Charity warns of ‘tragedy’ of loneliness among the homeless

A quarter of homeless people will be alone at Christmas, say Crisis. Photo: Ian West/PA Wire
A quarter of homeless people will be alone at Christmas, say Crisis. Photo: Ian West/PA Wire
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Thousands of homeless people face spending this Christmas alone, a charity has warned,

Crisis said a quarter of homeless people will be alone on Christmas Day.

Four thousand homeless people are expected to visit the Crisis at Christmas centres which open today and run until the end of the month, providing shelter, food and company for those who find themselves without a home.

With a focus at Christmas on being with loved ones, this time of year can be especially isolating for the homeless, the charity said.

The Yorkshire Post has been campaigning to raise awareness of the issue of loneliness, and how it affects all sectors of society, since February 2014.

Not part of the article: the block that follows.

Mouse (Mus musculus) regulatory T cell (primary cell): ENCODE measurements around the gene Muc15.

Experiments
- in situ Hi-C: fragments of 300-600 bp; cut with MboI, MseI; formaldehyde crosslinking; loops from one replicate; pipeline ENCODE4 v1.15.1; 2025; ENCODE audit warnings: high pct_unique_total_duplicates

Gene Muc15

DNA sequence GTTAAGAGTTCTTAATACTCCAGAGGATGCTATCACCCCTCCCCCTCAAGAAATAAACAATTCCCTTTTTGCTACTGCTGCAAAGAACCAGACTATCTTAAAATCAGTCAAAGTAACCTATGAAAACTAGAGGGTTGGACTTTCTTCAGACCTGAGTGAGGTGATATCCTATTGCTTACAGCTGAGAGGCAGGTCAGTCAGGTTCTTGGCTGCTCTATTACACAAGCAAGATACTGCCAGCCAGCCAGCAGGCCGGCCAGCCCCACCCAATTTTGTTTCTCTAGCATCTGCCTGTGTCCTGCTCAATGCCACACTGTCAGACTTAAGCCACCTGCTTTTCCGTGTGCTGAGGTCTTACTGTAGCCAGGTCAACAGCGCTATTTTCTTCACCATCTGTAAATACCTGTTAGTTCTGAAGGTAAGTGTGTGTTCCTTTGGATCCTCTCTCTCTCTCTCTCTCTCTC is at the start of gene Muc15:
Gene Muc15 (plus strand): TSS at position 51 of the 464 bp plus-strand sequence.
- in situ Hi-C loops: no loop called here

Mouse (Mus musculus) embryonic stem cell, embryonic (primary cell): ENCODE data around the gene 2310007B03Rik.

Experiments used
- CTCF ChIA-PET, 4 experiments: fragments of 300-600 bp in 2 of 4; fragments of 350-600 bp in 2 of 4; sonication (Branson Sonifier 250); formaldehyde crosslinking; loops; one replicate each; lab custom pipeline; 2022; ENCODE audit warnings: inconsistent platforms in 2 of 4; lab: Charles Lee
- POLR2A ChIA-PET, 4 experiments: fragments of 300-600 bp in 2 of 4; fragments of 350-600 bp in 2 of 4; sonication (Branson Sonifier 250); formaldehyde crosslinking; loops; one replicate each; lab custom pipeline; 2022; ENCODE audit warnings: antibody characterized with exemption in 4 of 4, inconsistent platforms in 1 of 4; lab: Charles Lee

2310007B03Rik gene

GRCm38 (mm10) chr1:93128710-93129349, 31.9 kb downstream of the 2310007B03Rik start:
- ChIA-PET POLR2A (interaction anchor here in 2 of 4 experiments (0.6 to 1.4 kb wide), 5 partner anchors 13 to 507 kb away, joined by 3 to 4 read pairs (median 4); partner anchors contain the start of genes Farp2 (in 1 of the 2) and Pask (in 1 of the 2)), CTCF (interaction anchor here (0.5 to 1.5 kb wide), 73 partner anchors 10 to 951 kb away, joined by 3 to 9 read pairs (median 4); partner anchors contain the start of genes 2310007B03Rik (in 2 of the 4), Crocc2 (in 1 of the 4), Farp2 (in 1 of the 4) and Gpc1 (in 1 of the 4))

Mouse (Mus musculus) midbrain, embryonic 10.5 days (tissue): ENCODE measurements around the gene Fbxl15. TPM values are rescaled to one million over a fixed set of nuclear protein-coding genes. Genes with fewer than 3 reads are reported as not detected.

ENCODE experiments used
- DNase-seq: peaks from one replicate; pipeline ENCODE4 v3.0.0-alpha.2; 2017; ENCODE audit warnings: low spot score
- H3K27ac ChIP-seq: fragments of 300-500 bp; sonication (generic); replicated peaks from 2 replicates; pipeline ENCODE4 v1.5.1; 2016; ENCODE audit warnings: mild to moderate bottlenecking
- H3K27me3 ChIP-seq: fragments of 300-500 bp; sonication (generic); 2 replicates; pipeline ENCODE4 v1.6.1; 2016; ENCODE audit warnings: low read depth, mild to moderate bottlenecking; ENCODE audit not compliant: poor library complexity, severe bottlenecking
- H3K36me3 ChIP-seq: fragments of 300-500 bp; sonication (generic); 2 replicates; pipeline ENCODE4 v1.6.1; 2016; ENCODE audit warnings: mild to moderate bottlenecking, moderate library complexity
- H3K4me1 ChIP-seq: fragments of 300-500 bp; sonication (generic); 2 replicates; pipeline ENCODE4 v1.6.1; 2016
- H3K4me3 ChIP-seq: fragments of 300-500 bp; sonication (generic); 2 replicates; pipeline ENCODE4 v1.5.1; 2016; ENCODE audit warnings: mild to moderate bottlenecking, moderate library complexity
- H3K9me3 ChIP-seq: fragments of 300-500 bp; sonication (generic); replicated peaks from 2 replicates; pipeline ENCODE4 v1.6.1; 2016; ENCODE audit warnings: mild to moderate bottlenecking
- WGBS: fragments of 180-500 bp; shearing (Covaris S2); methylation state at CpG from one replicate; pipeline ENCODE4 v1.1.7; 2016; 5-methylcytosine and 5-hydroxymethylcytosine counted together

Almost three-quarters of those questioned by Crisis said they felt ashamed of being homeless, while 44 per cent said they felt undeserving of help.

Jon Sparkes, chief executive of Crisis, said: “Christmas should be a time for family and friends, for warmth and celebration, yet for homeless people it can be one of the hardest periods of the year - a cold, lonely experience to be endured rather than enjoyed.”

But while loneliness can become more acute at Christmas, the tragedy of being homeless is one that can affect people at any time, he added.

“Homelessness is a desperate, isolating experience that destroys people’s confidence and self-esteem and makes it even harder for them to get help,” he said.

“We already know that homeless people are over nine times more likely to commit suicide, and there can be little doubt that loneliness plays a major part in that tragedy.”

Carlos Blanco spent six months on the streets after he was evicted just two weeks before Christmas last year. The 44-year-old had been working as a swimming teacher but did not have regular hours and ended up struggling to pay his rent. He was directed to Crisis to spend the Christmas period at one of their centres.

“Any day is an awful day to be homeless, not just Christmas,” he said. “The services Crisis offers to people - the courses, advice and support - are really important and they go on every day.”